While The Second Mother focuses on a female maid, who performs a gendered and stereotypical role, Don’t Call me Son presents the viewer with conflicting and competing models of what it is or means to be male or to be a “son” as indicated in its very title. This tension is played out in the relationships between Pierre, his biological father, and his younger brother, who fits the stereotype of a Brazilian middle-class schoolboy and lives up to more traditional expectations of what a male should be: he likes football, he flirts with girls, and he takes martial arts classes, which are very popular in Brazil. Pierre, on the other hand, dresses up in drag and his sexuality is fluid. He is attracted to both boys and girls. After a while, the film shows that Pierre is not the only one struggling to adjust to his “new family” and also that his biological family does not fully accept him as they get to know him. So the film is very much about belonging, acceptance and identity building. The viewer witnesses Pierre’s transition from negotiating his sexuality to facing the threat of losing his identity (people literally start calling him by another name, “Felipe”).
The film performs this identity building process through the use of photography as a narrative device. There are many scenes in which Pierre takes pictures of himself in the bathroom and is followed by the media and paparazzi. His extended family takes a selfie with him when they meet for the first time. Pierre’s identity is essentially an on-going process and there are a number of narrative strategies used to emphasize the characters’ feelings and heighten the sense of drama. There are also many scenes where two characters share the same frame: one is out of focus whereas the other one, usually the speaker, is in focus. Such a play on image focus individualises and validates each character as they express themselves.
Don’t Call me Son develops this theme of class conflict within the family unit. Pierre goes from living in a working class family environment to an upper middle-class household. Pierre is often framed in medium shots within the house, creating a stark contrast between his previous and later houses. Pierre and his sister’s biological family families offer material comforts as an attempt to overcompensate for the children’s struggle which is overwhelming for the kids. On the one hand, there is the happiness of the biological parents in meeting their children after years and on the other hand, the children feel like they were being stolen again. Indeed, even with all this material comfort Pierre does not belong to his biological family and the film extensively explores Pierre’s feelings of displacement in an upper-middle class environment. When Pierre’s biological parents show him the house or when he meets his extended family, there are many voices and ambient noises, creating a sense of chaos that alienates the character. In showing how Pierre refuses to embrace that lifestyle, the film offers a comment on our capitalist society in which it is believed that everything can be bought. Pierre’s values do not match the ones of his upper middle class biological family. He enjoys living an underground life and he feels like he has been kidnapped from that life.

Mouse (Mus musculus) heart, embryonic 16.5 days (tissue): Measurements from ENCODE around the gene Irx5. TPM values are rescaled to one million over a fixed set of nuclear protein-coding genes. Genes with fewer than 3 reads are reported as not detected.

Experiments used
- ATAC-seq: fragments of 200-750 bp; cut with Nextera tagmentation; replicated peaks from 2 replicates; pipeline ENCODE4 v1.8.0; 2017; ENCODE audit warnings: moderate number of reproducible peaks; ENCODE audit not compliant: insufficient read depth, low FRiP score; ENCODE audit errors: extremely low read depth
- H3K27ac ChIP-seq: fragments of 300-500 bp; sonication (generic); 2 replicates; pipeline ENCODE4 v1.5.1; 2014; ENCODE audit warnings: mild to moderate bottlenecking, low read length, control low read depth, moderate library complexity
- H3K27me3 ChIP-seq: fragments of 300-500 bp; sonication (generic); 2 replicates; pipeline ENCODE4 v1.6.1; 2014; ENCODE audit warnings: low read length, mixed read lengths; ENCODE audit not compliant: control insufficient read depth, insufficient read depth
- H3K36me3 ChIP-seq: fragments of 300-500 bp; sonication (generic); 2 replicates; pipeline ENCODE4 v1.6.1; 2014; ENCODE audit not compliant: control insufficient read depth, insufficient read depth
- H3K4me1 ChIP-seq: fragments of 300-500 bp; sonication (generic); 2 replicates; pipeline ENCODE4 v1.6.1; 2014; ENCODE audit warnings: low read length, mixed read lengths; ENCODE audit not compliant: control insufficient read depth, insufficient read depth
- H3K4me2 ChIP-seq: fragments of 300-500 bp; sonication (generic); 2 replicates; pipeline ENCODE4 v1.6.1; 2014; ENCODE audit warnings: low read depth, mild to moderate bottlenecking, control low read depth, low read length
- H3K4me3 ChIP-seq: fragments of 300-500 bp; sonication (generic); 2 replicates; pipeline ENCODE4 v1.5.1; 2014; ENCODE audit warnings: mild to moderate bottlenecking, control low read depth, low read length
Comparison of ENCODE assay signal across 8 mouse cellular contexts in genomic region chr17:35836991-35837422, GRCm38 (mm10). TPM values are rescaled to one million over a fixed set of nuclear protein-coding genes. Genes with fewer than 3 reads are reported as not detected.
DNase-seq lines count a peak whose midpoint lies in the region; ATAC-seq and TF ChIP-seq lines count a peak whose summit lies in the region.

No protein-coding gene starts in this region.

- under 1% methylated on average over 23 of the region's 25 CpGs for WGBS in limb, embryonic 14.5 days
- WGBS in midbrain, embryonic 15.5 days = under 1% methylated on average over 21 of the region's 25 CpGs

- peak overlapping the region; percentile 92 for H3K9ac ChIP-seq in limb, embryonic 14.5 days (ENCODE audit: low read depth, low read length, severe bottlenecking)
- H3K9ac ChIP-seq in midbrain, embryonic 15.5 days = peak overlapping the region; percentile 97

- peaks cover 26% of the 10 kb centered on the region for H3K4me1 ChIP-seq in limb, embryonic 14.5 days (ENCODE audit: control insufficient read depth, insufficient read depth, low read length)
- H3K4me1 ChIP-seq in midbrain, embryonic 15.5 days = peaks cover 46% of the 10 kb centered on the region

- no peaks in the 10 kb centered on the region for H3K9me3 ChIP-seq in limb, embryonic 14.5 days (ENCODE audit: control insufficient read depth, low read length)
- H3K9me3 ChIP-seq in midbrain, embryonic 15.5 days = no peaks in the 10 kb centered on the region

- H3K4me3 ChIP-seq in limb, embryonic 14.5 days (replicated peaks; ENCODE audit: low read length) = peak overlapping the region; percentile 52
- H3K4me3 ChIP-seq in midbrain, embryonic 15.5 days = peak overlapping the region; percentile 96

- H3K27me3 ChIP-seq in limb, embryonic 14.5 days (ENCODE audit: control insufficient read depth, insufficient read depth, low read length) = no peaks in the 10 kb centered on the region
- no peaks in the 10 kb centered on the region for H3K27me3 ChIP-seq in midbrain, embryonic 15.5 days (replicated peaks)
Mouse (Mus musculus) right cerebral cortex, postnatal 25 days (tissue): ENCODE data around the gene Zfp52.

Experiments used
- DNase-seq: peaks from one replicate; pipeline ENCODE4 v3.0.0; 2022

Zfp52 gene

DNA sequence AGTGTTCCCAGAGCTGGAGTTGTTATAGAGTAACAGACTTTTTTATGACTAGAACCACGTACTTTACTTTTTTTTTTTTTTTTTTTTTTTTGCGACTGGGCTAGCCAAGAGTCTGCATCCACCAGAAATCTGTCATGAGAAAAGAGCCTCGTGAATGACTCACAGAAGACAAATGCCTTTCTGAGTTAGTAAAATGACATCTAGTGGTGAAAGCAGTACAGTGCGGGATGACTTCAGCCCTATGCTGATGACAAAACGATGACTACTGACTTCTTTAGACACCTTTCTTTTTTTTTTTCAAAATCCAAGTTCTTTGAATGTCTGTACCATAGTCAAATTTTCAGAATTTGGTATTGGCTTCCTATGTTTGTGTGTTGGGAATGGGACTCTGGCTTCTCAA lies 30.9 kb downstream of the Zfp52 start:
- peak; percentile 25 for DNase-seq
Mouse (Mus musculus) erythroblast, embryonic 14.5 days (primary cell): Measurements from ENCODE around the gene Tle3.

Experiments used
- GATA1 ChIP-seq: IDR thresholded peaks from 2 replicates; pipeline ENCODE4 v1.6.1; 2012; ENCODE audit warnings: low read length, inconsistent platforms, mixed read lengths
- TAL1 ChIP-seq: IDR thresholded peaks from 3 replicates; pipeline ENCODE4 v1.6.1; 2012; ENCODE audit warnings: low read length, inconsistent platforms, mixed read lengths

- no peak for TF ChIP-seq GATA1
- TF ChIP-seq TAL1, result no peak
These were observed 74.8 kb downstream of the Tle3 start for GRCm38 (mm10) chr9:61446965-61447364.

Val’s daughter both sanctions and rejects the social order that has kept her mother in a subservient role: she sits with the family and she is a good student, challenging preconceived notions of the underachievement of poorer classes. Val’s daughter’s refusal to align with upper-middle class conventions peaks in the sequence in which she jumps into the swimming pool, a powerful visual signifier of the boundaries between rich and poor, employer and servant. Val is, at first, ashamed by her daughter’s boundary crossing, which starts to de-naturalise the demarcated spaces assigned to her. This process is illustrated when Val gets in the almost empty swimming pool for the first time after living in the house for many years. Val resigns and insists that her grandchild come to live with them. The film, then, represents a break with a historical cycle characterised by housekeepers who become “second mothers” to upper-middle class kids, but cannot raise their own. In recent years, there have also been a number of changes in the rights of domestic workers in Brazil.
The Second Mother and Don’t Call me Son make a significant contribution to an ongoing discussion about class, belonging and identity in Brazil. As I have described, through the conscious exploration of the domestic sphere, the films point to the fact that previously demarcated spaces such as the swimming pool, the kitchen and the maid’s room are portrayed as sites of power struggles in the context of the emergence of a new class. In both films, questions of gender and class revolve around the tension within the family unit, especially in relation to the mother figure. The films, then, channel the “invasion” by subjects belonging to this new class into the heart of the upper-class family, charting social transformations from within the family unit, suggesting that Brazil as a nation is still negotiating how the “mother” figure should be conceived.
De Luca, Tiago (2017) ‘“Casa Grande & Senzala”: Domestic Space and Class Conflict in Casa grande and Que horas ela volta?’ in Mariana Cunha & Antonio M. da Silva (eds) Space and Subjectivity in Contemporary Brazilian Cinema (London: Palgrave).